Treatments & Therapies

Corrective osteotomy – treatment, effects & risks

Corrective osteotomy

During the corrective osteotomy , bones are broken and refixed. The surgical procedure is primarily used to correct misalignments. Risks and complications exist with the general surgical risks and can also be associated with pressure pain from the fixations of the osteotomy .

What is the corrective osteotomy?

Corrective osteotomy are therapeutic operations in which bones are severed in an orthopedic surgical procedure in order to achieve a normal bone or joint anatomy. Such osteotomies can be performed on all bones, but are mainly used on long tubular bones.

The perforated portion of these bones is usually the metaphysis, which, unlike the shaft of the bone, is capable of rapid regeneration. The first osteotomy predated the introduction of anesthetics and was performed in 1826. The surgeon at that time was the American IR Barton. In the following years, however, the method was hardly used. Osteotomy experienced a boom only with the introduction of anesthesia and asepsis. In the second half of the 19th century, B. Langenbeck and T. Billroth in particular shaped the correction osteotomy. At the same time, a chisel was inserted into the osteotomy.

Corticotomy and compactotomy must be distinguished from osteotomy. In these procedures, the bone cortex is severed while sparing the medullary vessels and the periosteum of the bone. Corrective osteotomies are now mainly used to rearrange mishealed fractures or to relieve the parts of a specific joint.

Function, effect & goals

Oscillating saws, Gigli saws, sharp chisels or osteotomy are mainly used for corrective osteotomy. In the case of osteotomies near the hip joint, K-wires mark the position of the correction in advance and allow the correction angle to be determined. In the case of an osteotomy, the created gap is spread open using a distractor.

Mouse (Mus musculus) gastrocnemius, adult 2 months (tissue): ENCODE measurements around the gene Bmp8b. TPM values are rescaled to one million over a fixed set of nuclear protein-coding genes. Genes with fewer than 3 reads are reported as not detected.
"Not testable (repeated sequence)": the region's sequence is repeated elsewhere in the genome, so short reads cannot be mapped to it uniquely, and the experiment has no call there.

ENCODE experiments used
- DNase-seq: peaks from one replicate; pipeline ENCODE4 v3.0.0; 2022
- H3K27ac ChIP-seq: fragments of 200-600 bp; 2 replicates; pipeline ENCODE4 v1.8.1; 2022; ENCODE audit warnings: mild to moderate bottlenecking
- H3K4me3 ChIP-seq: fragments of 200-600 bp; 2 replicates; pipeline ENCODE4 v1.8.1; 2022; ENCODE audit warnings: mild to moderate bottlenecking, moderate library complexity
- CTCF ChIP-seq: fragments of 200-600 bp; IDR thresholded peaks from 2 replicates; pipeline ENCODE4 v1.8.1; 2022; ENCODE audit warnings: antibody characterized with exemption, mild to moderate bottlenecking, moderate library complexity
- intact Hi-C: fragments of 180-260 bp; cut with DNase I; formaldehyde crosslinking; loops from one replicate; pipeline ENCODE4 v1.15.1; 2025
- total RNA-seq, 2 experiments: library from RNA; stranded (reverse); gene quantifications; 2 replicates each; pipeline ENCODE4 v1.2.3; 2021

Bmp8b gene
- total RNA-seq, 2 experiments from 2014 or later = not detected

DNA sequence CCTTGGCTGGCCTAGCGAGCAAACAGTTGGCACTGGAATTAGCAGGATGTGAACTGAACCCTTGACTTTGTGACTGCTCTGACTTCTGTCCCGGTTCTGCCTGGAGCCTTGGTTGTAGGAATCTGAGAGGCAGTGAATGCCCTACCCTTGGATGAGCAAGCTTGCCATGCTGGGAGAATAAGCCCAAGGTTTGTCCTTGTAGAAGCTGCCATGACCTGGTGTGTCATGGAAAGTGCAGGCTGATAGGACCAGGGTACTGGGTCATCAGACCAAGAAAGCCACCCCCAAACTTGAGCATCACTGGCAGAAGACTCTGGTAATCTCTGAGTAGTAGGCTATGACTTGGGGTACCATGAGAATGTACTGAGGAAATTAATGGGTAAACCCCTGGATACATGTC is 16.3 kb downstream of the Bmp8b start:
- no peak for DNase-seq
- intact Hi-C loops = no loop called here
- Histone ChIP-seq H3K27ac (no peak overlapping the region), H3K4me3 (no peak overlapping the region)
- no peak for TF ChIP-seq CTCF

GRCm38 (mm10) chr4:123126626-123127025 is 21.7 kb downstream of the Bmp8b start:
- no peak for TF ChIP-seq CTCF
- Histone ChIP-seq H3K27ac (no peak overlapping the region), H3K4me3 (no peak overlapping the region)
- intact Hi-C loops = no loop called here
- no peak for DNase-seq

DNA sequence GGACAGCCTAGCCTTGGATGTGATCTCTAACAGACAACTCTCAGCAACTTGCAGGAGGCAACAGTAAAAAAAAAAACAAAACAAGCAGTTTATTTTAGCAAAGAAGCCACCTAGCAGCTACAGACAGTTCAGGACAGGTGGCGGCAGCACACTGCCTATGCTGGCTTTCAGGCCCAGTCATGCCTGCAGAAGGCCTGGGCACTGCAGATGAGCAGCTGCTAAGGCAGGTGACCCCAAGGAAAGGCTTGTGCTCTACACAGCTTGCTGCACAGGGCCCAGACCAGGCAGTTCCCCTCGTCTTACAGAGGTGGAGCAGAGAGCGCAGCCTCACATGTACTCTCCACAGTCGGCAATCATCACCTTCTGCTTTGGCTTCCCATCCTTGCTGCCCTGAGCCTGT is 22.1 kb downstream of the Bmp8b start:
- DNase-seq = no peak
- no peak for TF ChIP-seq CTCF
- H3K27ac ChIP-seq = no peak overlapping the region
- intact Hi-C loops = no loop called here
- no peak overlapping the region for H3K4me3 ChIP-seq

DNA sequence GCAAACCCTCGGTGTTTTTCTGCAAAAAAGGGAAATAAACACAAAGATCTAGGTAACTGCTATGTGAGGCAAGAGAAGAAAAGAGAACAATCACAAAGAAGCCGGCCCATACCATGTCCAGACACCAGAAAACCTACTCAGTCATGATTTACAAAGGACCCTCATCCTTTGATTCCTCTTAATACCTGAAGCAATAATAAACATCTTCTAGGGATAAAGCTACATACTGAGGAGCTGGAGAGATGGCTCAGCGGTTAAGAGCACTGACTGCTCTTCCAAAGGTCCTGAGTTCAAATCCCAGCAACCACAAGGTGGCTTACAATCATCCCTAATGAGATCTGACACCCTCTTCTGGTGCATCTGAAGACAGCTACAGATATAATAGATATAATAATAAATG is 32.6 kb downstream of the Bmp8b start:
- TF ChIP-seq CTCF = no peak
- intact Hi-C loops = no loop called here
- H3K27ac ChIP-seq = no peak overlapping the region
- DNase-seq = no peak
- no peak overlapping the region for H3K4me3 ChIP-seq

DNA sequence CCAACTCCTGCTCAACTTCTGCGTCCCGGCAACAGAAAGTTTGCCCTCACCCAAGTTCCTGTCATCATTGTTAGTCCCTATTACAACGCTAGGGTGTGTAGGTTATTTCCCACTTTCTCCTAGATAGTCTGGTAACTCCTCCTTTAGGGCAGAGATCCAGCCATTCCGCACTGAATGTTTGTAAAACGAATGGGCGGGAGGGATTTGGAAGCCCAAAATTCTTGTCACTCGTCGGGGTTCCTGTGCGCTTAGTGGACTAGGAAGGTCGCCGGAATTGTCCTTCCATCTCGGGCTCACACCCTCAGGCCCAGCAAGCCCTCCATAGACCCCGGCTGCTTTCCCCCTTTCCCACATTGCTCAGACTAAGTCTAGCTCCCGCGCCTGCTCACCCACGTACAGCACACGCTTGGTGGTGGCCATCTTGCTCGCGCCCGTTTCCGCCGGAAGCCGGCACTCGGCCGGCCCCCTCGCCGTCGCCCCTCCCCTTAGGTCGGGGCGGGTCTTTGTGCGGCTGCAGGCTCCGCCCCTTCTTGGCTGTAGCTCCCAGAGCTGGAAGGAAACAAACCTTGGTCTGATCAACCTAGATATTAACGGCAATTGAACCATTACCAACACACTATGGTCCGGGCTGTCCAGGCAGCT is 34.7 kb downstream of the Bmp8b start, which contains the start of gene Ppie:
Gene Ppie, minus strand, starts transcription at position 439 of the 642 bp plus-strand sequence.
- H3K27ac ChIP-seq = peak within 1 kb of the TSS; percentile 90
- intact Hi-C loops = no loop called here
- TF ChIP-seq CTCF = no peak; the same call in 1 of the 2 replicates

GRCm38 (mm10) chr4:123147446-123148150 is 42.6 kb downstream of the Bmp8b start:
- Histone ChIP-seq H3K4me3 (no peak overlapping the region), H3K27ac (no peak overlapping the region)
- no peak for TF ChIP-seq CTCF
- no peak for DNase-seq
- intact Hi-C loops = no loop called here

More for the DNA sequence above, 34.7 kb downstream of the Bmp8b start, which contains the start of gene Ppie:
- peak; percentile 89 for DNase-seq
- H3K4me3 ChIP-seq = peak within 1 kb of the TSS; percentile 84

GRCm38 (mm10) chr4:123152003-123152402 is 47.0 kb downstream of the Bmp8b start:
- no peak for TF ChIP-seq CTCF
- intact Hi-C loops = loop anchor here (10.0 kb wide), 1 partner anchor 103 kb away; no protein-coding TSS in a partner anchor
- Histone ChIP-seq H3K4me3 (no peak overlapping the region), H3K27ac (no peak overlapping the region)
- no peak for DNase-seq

Each osteotomy concludes with an osteosynthesis , which reconnects the bones in the correct position and ensures bony healing. Plate osteosynthesis is usually used as osteosynthesis . Angle plates are used on some joints . Children are more likely to be fitted with K-wires. In some areas, countersunk screws or Blount staples are also used osteosynthetically. If gaps form during the operation, the gaps are filled with bone graft or artificial bone substitute material. Due to the way the incision is made, osteotomies are intrinsically so stable that no final osteosynthesis is required.

Depending on the surgical procedure, bones can be moved and corrected in all directions of the gap. Length is one of the correction levels. Changes in length occur, for example, as part of shortening or lengthening osteotomies. Rotations are also possible through internal and external rotating osteotomies. The same applies to displacement in the context of translational osteotomies. Tilting into the frontal plane occurs in valgus and varicose vein osteotomies. In contrast, tilting in the sagittal plane constitutes flexing and extending osteotomies. The osteotomy can also have a corrective effect in several directions at the same time, which is necessary, for example, in the case of hip dysplasia or chronic femoral head dissolution.